Schmitter Fighting Style

Country of Origin: Eisen
Salon: Stärke (Tiny)
Founded: 1668

Description: During the War of the Cross, a young military officer named Hans Schmitter battled valiantly against the northern Vaticine army and the Montaigne mercenaries that fought alongside them. A staunch practitioner of the Eisenfaust Fighting Style (then a Swordsman School), Hans was nevertheless intrigued by the rapier-and-main gauche Schools used by many of the Montaigne mercenaries, with their whirling blades and flowing movements. Once the War ground to its bloody end, Captain Schmitter resigned his commission and opened a dockside tavern in Stärke, where he was struck once again by the sword-and-dagger fighting techniques of Vodacce travelers who made their way into his establishment (and inevitably found themselves in a duel, especially when Tricomi and Villanova Swordsmen crossed each others’ paths).

Abandoning his Panzerhand for a sturdy dagger, Hans began adapting the techniques he observed for use with his broadsword, the off-hand weapon used primarily for defense. Finding that the heavier weapons he had chosen did not suit themselves well to fancy Flourishes or cagey Stop-Thrusts, he adapted what he could and invented the rest, eventually forging his ideas into a concrete Fighting Style.

He quickly abandoned the idea that the dagger should be used solely for defense when there were so many opportunities to strike with it (especially in conjunction with the other maneuvers he had studied). Thus, the stance of a Schmitter Fighter leads with the dagger, while the broadsword remains back and away from the opponent, enabling powerful attacks aided by the sword’s momentum. Of course, deft footwork is not forgotten, and even a simple Sidestep can create an opening for a dagger attack.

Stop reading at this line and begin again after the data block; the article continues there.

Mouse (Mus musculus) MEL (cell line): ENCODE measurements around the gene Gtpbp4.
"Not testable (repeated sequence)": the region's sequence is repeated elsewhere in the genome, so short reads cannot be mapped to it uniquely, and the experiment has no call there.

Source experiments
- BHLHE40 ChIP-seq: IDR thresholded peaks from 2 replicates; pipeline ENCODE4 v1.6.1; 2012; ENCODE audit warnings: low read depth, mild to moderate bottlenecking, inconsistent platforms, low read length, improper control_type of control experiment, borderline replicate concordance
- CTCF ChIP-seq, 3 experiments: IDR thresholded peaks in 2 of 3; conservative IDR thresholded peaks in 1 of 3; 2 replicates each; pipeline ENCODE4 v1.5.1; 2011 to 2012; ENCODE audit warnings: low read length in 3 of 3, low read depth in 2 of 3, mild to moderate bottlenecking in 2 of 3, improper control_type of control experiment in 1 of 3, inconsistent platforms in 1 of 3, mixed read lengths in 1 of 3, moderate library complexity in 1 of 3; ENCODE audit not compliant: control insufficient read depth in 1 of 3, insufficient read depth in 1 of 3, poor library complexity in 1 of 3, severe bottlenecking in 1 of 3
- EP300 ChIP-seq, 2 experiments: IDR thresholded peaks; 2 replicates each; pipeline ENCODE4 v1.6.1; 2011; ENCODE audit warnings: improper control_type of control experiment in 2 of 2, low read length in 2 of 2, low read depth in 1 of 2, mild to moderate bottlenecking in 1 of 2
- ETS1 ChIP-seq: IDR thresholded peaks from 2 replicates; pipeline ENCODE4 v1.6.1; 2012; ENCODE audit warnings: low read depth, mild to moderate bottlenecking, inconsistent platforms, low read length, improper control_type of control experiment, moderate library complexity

For all its strengths, the Style is not without its weaknesses. While Schmitter emulates the rapier-and-dagger styles common in Vodacce and Montaigne, the heavy weapons it uses do not lend themselves well to a Double Parry or a Riposte. They seem slow and clumsy, and any opponent worth his salt will be prepared to defend himself from the “slow motion” strike of the sword and counterattack in the moments just afterward while the Schmitter Fighter regains his balance.

Basic Curriculum: Heavy Weapon, Knife
Knacks: Beat (Heavy Weapon), Double Parry (Heavy Weapon/Knife), Exploit Weakness (Schmitter), Riposte (Heavy Weapon), Sidestep

Revised Swordsman Knack: Beat. When attacking an enemy, you can declare a Beat. You roll Brawn + Beat, and must take a number of Raises equal to your enemy’s Brawn in order for your Beat to be successful. If you are successful, he cannot avoid the attack using any Active Defense. The Raises taken on this roll add Unkept Dice to your damage roll as usual.

Apprentice: From the earliest stages of their training, a Schmitter Fighter learns to use a heavy broadsword in one hand and a utilitarian dagger (rather than a fancy main gauche) in the other. He never suffers a penalty for the use of a dagger in his off hand, nor for using a broadsword (a Heavy Weapon) single-handedly. In addition, he receives a free Raise whenever he uses his Double Parry Knack for an Active Defense.

Due to its reliance on “archaic” weapons, the Swordsman’s Guild refuses to offer sanction to the Schmitter Fighting Style. As a result, its students gain a free Rank in the Swordsman Knack of their choice in lieu of membership in the Guild.

Journeyman: A Schmitter Journeyman leans a Technique called the “Passing Slash,” a savage strike at an opponent’s back as an attack is dodged. After the Journeyman benefits from the use of his Sidestep Knack, he may immediately spend an Action Die, even if it is not currently legal, to make a dagger strike against his opponent’s exposed back. For purposes of this attack only, the opponent’s TN to be hit is reduced to five.

Master: At the highest levels of mastery, Schmitter Fighters are capable of devastating knife attacks, set up by a powerful slash of their swords. After successfully executing a Beat, the Master may spend up to three Action Dice, even if they are not currently legal, to attack the same opponent with his dagger one time for every Action Die spent. The opponent may not use his primary weapon for either Passive or Active Defense. The Master may decide after each successful dagger attack whether or not to trigger a Wound Check.